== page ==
"The children are the future of our nation." This famous line of Dr. Jose Rizal has gained prominence especially among policy makers in their quest to develop and implement laws and programs that will propel the total development of a nation's millions of children. I personally agree with Rizal's vision since each child is a potential contributor in the improvement of society. A child may seem insignificant in determining the status or condition of a society, but collectively it is a major determinant in a society's progress.
Unfortunately, in the Philippines, street children are victims of trafficking for illegal employment and prostitution. This is due to the poverty, hunger and abuse which a street child experiences at an early age. Street children become more susceptible to these illegal treatments because of the lack of education and awareness toward their society, environment and human rights. As a result, they tend to disregard education and start working at an early age to be able to help themselves as well as their family financially.
Child labor is the illegal employment of children below the age of 15, where they are not directly under the sole responsibility of their parents or legal guardians. Furthermore, the child's work endangers their life, safety, health and morals or it hinders them from schooling. It also includes the situation of children below the age of 18 who are employed in hazardous occupations. In the 1997 Asian consultation on Child Labor, representatives of government and non-government organizations, as well as the child workers themselves tallied the most intolerable forms of child labor. These include the following: prostitution of children and similar work in the entertainment industry, children used as soldiers, mining and quarrying, construction work, deep-sea fishing, smuggling of illegal substances, scavenging and pyrotechnics.
The negative impact of child labor often causes irreparable damage to the child's physical and psychological development. Children who start working at an early age most likely suffer from respiratory diseases, deaths, poor nutrition, physical health hazards, sexually transmitted disease and anti-social behavior. In addition, they tremendously reduce educational opportunities, which later leads to dropping-out and illiteracy. Since they have abandoned their educational responsibilities, it is difficult for them to stop working.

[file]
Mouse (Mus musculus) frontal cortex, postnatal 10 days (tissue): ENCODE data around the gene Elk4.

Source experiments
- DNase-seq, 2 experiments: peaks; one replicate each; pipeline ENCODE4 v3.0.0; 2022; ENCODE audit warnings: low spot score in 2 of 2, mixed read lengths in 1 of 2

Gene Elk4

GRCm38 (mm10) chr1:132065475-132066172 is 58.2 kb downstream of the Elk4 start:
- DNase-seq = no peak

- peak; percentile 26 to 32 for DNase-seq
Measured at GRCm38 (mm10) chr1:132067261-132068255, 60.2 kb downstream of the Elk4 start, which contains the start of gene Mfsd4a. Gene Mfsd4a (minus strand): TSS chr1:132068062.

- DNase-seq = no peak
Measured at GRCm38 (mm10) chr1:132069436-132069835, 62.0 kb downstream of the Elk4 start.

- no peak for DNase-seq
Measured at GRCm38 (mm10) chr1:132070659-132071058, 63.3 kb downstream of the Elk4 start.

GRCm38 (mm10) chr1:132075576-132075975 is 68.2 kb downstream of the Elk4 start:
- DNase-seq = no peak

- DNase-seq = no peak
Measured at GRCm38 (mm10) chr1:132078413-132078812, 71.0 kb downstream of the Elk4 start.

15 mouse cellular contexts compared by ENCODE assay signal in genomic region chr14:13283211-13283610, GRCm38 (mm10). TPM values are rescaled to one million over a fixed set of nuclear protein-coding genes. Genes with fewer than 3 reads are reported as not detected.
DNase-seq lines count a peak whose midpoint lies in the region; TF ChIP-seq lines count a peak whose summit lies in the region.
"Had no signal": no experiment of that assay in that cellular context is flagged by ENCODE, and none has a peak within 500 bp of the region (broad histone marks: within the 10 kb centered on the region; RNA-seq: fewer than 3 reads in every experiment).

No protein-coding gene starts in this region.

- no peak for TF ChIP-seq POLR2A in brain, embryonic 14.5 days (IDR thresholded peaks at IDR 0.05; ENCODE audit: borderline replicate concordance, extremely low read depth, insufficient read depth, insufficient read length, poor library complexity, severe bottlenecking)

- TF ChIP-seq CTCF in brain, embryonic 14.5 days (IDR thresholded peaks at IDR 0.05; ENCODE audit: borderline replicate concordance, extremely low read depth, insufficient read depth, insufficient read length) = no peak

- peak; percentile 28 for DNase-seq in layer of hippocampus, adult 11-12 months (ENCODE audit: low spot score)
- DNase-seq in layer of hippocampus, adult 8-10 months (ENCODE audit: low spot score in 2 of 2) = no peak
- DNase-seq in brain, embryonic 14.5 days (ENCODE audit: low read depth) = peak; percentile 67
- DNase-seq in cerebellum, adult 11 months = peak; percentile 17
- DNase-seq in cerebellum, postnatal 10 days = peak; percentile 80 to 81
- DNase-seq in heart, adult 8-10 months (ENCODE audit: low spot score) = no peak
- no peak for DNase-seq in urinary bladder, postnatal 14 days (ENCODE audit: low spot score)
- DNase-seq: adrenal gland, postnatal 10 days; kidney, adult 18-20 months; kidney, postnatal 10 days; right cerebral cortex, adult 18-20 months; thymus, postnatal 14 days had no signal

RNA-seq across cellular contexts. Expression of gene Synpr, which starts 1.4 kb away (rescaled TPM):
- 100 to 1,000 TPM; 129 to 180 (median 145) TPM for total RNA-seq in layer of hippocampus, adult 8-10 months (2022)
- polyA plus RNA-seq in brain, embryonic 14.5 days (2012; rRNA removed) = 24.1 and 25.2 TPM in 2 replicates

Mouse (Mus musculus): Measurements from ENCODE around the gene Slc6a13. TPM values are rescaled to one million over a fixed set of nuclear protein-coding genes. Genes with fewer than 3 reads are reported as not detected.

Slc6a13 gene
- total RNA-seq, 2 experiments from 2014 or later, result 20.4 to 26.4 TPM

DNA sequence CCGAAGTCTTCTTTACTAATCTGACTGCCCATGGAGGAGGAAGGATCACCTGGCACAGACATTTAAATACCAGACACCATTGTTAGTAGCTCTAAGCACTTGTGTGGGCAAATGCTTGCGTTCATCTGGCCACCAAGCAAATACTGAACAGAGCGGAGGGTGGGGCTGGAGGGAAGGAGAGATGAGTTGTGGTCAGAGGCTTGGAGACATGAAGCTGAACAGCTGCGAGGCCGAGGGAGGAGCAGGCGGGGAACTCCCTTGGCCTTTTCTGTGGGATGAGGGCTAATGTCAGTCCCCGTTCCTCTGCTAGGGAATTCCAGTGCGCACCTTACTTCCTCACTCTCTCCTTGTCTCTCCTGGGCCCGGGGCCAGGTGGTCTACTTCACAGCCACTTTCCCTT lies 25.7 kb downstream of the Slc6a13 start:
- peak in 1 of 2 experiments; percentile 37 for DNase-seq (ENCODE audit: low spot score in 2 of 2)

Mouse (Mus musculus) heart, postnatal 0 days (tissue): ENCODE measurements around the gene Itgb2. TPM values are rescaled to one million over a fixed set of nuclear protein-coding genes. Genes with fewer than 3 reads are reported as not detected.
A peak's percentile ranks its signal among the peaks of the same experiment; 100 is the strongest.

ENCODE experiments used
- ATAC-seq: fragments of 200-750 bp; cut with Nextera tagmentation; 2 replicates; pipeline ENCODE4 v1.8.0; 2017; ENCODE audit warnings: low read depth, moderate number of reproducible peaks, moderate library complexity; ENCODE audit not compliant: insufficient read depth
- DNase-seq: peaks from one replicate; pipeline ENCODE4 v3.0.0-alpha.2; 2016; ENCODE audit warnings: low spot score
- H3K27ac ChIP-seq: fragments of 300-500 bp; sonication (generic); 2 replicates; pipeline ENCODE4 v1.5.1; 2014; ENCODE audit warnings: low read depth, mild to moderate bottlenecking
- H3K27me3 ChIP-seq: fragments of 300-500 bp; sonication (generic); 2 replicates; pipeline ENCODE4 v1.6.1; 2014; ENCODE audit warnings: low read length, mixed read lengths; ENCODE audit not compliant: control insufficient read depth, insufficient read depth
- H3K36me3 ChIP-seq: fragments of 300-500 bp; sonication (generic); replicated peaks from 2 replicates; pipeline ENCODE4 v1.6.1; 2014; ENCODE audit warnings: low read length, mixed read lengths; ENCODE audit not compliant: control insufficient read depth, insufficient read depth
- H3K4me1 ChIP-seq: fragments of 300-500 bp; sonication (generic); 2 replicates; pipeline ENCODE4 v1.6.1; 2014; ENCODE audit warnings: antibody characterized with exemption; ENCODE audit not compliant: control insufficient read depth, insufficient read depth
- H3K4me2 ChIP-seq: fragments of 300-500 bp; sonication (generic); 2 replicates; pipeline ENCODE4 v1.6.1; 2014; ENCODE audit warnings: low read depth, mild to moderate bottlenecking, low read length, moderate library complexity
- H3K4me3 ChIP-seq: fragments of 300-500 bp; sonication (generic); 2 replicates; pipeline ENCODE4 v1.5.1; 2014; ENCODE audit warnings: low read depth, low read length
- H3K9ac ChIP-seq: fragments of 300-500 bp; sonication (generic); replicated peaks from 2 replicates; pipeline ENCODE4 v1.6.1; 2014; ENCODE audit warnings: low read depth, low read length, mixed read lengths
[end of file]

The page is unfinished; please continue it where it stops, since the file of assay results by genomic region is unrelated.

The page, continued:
Today, because of the increase in child labor, the basic minimum age of employment in the Philippines is contained in Republic Act 7658. The minimum age of employment for hazardous is contained in the Labor Code. These two laws are complemented by other national laws containing some provisions. Since 1988, the Government of the Philippines, in partnership with UNICEF among others, has established programs for child labor which seeks to abolish exploitative child labor and provide protection, healing and recovery for child workers.
We, students who receive adequate education can help in reducing child labor through many means. We could teach young children about the value of education since they will understand us better because we are basically the same age. For instance, in child-to-child projects, we can try to build a child's self-esteem and self-worth. We could also help generate income for poor families and organizations. Furthermore, by simply taking care of our environment which includes households, school grounds, or our community, we are helping by giving children a healthier atmosphere for growing up. This would reduce sickness and reflect on our physical outlook. These are just some of the many simple ways wherein we could help street children uplift their living condition.